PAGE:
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The Non-Market Benefits of Nature: What Should Be Counted in Green GDP?

  • Boyd, James W.

    ()

    (Resources for the Future)

Green gross domestic product (green GDP) is meant to account for nature’s value on an equal footing with the market economy. Several problems bedevil green GDP, however. One is that nature does not come prepackaged in units like cars, houses, and bread. Even worse, green GDP requires measurement of the benefits arising from public goods provided by nature for which there are no market indicators of value. So what should green GDP count? That is the subject of this paper. Ecological and economic theory are used to describe what should be counted—and what should not—if green GDP is to account for the nonmarket benefits of nature.

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Paper provided by Resources For the Future in its series Discussion Papers with number dp-06-24.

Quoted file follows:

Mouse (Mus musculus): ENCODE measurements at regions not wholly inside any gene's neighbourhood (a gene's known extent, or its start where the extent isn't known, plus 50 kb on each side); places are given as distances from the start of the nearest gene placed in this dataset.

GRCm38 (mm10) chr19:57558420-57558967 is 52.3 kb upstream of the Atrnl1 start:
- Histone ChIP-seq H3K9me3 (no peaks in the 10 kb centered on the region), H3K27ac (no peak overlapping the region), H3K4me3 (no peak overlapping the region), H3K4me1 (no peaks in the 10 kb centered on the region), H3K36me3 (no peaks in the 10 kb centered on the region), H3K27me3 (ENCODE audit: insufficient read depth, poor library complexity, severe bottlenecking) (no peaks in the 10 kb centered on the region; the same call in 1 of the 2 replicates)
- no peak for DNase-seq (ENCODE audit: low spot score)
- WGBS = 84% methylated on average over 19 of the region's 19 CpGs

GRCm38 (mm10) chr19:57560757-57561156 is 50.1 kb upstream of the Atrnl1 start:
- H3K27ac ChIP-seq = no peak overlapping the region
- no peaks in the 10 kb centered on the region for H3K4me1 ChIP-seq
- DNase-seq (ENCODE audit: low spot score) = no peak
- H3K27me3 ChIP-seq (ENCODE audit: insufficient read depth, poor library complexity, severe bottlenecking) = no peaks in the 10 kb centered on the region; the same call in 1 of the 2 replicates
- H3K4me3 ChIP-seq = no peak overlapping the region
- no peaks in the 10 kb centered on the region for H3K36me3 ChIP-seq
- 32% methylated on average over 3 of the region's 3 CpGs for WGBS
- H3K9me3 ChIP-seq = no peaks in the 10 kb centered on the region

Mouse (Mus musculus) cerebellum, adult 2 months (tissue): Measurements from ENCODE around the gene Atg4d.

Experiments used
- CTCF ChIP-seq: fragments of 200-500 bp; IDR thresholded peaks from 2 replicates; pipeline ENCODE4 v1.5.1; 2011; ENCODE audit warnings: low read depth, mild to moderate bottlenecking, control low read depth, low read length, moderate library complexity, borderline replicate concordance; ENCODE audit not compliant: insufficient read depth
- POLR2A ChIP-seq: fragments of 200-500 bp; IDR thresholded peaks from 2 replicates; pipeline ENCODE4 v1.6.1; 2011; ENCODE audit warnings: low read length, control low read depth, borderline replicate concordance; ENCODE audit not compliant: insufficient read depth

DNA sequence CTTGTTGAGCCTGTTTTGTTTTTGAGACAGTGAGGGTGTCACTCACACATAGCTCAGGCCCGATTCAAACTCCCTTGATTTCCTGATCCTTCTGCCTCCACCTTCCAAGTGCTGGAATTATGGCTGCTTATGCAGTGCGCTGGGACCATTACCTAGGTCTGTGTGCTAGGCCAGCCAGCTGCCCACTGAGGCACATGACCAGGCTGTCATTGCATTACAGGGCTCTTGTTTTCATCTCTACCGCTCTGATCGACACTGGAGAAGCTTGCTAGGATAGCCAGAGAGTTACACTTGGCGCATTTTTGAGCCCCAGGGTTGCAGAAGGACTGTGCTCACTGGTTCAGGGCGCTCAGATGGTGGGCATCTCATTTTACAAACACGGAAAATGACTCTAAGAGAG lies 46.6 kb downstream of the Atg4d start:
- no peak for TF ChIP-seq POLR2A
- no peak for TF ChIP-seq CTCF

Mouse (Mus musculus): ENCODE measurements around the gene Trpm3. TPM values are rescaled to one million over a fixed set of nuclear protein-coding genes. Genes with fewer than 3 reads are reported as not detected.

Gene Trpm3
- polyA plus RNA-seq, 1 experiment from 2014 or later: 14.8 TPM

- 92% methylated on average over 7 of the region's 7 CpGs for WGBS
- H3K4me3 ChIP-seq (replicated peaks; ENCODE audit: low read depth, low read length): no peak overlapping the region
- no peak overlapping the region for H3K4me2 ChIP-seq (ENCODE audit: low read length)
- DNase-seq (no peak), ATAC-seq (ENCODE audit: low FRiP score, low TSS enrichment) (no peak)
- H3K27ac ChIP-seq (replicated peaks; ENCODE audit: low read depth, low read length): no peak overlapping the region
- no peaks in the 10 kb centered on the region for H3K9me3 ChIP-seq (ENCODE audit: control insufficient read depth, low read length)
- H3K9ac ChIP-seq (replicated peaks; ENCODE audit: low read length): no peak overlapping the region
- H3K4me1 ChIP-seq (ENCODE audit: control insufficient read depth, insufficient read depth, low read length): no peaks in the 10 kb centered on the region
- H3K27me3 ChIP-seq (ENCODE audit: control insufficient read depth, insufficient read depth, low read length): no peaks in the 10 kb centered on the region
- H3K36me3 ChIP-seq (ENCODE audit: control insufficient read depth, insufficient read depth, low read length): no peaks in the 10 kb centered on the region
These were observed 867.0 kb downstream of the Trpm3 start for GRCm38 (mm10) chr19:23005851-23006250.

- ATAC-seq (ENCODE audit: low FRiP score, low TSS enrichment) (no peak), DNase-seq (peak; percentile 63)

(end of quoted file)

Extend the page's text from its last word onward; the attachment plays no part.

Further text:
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Date of creation: 03 May 2006
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Handle: RePEc:rff:dpaper:dp-06-24
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  1. H. Spencer Banzhaf & James Boyd, 2012. "The Architecture and Measurement of an Ecosystem Services Index," Sustainability, MDPI, Open Access Journal, vol. 4(4), pages 430-461, March.
  2. Aart de Zeeuw & Erwin Bulte & John List & Shelby Gerking, 2004. "The effect of varying the causes of environmental problems on stated wtp values: Evidence from a field study," Framed Field Experiments 00134, The Field Experiments Website.
  3. Boyd, James & Banzhaf, H. Spencer, 2006. "What Are Ecosystem Services?," Discussion Papers dp-06-02, Resources For the Future.
  4. Karl-Göran Mäler, 1991. "National accounts and environmental resources," Environmental & Resource Economics, European Association of Environmental and Resource Economists, vol. 1(1), pages 1-15, March.
  5. Zvi Griliches, 1992. "Output Measurement in the Service Sectors," NBER Books, National Bureau of Economic Research, Inc, number gril92-1, June.
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